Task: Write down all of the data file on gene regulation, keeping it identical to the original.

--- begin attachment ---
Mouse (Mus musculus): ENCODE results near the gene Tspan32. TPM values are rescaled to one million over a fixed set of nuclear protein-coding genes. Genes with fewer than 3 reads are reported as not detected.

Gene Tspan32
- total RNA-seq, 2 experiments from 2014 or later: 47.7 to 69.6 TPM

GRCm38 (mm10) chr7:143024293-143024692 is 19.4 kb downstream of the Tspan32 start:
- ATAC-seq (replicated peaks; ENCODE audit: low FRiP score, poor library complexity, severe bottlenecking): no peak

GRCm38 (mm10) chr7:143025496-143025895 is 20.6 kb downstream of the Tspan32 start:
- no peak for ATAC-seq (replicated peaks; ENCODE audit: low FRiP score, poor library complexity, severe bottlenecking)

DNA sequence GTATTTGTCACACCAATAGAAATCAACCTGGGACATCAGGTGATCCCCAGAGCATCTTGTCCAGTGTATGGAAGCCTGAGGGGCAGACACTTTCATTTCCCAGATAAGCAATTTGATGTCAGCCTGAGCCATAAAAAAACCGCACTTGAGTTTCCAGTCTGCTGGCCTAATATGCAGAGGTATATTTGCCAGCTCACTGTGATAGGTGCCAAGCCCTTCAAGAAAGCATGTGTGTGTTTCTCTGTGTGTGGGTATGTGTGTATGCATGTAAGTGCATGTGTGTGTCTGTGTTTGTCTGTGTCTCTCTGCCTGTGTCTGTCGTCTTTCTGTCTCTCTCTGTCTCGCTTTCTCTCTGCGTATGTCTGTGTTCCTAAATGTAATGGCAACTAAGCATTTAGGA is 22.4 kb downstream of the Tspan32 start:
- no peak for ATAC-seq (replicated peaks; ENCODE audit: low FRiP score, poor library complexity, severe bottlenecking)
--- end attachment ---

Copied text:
Mouse (Mus musculus): ENCODE results near the gene Tspan32. TPM values are rescaled to one million over a fixed set of nuclear protein-coding genes. Genes with fewer than 3 reads are reported as not detected.

Gene Tspan32
- total RNA-seq, 2 experiments from 2014 or later: 47.7 to 69.6 TPM

GRCm38 (mm10) chr7:143024293-143024692 is 19.4 kb downstream of the Tspan32 start:
- ATAC-seq (replicated peaks; ENCODE audit: low FRiP score, poor library complexity, severe bottlenecking): no peak

GRCm38 (mm10) chr7:143025496-143025895 is 20.6 kb downstream of the Tspan32 start:
- no peak for ATAC-seq (replicated peaks; ENCODE audit: low FRiP score, poor library complexity, severe bottlenecking)

DNA sequence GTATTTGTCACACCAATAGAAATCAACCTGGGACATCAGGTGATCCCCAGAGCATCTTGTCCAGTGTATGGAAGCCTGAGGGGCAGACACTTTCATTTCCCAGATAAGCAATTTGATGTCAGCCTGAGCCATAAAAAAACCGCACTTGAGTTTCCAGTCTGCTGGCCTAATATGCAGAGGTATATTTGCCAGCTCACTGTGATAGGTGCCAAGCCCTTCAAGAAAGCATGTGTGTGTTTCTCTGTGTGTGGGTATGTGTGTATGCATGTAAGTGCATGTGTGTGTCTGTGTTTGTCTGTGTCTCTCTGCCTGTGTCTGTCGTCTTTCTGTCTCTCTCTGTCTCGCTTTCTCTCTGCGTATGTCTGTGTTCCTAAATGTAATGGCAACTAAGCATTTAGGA is 22.4 kb downstream of the Tspan32 start:
- no peak for ATAC-seq (replicated peaks; ENCODE audit: low FRiP score, poor library complexity, severe bottlenecking)